Foreign service group concerned by ‘sonic harassment’ of diplomats in Cuba

A labor union representing US diplomats expressed concern Friday over the severity of symptoms resulting from recent suspected “sonic harassment” of embassy personnel in Havana, Cuba.

Representatives from the American Foreign Service Association (AFSA) spoke with 10 affected foreign service members “who experienced damage to their health as a result of these attacks,” the group said in a statement.

“Diagnoses include mild traumatic brain injury and permanent hearing loss, with such additional symptoms as loss of balance, severe headaches, cognitive disruption and brain swelling,” they noted.

The group added that it “strongly encourages the Department of State and the US government to do everything possible to provide appropriate care for those affected, and to work to ensure that these incidents cease and are not repeated.”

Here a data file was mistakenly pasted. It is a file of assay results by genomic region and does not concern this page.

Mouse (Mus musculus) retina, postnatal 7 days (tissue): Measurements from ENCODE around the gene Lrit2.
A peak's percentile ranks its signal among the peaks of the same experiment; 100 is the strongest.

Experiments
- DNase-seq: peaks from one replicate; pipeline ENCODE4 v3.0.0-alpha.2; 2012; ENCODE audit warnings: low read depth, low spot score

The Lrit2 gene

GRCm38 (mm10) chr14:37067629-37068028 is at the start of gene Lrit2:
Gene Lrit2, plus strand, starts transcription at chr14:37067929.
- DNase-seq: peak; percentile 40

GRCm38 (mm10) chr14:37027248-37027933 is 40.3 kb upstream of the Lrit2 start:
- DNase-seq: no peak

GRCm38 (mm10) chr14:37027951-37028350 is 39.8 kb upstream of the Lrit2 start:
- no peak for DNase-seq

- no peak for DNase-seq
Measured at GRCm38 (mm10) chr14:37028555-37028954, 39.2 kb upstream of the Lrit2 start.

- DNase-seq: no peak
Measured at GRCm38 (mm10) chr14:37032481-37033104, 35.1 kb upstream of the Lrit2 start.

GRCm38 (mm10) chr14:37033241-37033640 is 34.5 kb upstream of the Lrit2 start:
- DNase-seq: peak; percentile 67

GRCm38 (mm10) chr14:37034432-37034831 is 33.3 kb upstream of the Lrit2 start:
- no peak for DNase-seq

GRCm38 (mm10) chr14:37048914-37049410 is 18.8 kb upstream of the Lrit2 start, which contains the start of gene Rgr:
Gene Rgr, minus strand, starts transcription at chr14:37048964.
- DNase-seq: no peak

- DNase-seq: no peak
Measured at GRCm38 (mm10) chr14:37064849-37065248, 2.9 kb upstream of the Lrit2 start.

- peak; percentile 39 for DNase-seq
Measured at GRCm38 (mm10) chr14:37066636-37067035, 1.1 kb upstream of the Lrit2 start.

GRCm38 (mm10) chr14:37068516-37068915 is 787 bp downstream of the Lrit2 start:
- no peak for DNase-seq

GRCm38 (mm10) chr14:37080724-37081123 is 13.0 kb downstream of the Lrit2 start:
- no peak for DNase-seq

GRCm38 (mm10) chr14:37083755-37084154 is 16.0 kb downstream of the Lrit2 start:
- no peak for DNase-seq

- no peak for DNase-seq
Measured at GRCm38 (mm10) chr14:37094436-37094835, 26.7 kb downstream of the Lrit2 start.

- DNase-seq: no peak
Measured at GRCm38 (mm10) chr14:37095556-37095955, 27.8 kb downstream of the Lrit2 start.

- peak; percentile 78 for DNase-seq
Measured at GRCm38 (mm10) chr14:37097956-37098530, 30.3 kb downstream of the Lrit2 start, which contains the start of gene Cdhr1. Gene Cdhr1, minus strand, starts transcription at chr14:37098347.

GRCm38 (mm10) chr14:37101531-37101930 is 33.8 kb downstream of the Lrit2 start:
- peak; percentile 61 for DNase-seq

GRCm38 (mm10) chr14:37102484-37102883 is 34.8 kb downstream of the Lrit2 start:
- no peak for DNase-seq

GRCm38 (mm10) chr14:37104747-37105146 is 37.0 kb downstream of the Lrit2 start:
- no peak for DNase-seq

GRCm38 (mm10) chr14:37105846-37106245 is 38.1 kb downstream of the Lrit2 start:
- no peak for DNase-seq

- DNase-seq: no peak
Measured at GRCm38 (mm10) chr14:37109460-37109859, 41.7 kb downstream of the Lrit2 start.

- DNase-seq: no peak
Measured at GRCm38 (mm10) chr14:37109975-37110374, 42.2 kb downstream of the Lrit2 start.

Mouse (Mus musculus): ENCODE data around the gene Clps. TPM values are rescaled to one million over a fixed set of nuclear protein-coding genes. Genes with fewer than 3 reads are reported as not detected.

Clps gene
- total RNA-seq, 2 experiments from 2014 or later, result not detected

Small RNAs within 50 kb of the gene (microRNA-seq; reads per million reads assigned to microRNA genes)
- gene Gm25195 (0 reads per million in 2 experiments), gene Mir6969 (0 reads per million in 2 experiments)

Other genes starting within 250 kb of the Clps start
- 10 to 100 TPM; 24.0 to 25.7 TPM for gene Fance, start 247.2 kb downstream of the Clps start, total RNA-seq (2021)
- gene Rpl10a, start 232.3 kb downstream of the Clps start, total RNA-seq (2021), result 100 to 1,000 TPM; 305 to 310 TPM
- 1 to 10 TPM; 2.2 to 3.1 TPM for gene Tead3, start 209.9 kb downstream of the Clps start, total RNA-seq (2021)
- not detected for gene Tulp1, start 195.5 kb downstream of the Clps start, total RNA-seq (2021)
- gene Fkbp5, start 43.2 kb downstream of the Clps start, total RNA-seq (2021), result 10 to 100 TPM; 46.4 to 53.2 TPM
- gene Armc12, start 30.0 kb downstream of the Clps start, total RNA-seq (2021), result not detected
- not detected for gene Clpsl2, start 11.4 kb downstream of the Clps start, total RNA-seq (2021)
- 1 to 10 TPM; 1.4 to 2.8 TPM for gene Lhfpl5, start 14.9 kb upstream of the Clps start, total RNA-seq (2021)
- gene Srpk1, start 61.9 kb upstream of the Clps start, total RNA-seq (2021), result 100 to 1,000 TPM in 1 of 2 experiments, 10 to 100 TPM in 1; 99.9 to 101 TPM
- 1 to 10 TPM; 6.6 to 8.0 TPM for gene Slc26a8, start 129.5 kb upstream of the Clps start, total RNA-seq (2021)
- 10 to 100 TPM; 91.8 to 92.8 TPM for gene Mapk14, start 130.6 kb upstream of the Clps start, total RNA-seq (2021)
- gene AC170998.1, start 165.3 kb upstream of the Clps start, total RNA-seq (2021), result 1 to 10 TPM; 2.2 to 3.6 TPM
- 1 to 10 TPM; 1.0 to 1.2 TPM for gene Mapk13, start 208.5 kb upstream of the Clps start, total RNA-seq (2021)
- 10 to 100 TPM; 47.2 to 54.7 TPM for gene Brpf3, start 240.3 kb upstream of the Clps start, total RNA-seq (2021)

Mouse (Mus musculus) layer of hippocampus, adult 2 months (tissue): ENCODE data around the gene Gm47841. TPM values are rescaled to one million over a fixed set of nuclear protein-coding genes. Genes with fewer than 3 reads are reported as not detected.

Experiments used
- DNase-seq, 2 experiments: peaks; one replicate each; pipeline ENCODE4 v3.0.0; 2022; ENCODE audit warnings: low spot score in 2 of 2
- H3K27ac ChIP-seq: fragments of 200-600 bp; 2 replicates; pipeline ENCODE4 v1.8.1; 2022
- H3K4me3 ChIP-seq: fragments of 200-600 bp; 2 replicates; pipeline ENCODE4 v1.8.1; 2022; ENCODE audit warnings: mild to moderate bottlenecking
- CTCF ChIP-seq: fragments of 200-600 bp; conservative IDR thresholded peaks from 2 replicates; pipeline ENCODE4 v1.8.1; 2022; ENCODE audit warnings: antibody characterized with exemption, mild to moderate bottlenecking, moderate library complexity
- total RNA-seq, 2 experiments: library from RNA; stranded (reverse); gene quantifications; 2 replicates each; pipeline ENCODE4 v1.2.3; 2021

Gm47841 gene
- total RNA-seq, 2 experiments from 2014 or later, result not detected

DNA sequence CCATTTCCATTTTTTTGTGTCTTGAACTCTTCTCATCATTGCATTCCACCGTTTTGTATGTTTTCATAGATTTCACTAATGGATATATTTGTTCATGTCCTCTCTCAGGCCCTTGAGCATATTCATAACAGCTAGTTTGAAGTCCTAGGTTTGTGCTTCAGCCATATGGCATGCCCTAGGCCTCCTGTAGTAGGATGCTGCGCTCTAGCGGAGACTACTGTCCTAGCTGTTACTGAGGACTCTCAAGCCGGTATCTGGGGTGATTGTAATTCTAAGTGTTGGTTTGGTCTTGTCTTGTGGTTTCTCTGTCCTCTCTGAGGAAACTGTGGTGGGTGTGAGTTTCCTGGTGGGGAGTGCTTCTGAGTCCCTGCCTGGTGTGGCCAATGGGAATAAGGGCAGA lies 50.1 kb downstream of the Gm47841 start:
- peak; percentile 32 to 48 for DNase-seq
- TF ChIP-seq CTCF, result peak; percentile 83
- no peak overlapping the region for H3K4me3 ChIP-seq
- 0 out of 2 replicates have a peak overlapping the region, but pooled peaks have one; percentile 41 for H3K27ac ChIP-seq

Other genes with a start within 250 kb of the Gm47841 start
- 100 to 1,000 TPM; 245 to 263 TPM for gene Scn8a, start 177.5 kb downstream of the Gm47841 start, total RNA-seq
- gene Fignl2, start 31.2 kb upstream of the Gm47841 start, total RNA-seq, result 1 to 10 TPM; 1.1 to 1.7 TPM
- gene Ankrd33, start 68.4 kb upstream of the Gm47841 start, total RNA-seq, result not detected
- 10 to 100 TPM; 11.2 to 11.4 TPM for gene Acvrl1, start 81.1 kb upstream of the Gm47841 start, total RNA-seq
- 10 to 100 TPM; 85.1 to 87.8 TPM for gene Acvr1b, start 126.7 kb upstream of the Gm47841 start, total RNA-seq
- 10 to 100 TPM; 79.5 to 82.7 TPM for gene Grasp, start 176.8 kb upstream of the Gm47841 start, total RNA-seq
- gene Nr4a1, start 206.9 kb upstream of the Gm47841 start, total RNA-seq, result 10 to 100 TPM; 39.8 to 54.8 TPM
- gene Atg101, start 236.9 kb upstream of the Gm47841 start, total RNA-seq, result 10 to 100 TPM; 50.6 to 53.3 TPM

The statement, first reported by The Washington Post, comes several weeks after the State Department acknowledged that personnel had experienced “a variety of physical symptoms” following “incidents” that began in late 2016.

At least 16 people were affected by what senior State Department officials say was likely an “acoustic attack” caused by sonic devices.

Two US diplomats suffered long-term injuries including hearing loss as a result of the attacks, and were unable to return to Cuba, three US government sources told CNN last month.

Following the bizarre episode, two Cuban diplomats were expelled from the country’s embassy in Washington, DC.

While the attacks appear to have stopped, the motivation behind them remains unclear. US authorities, including members of the FBI, are investigating.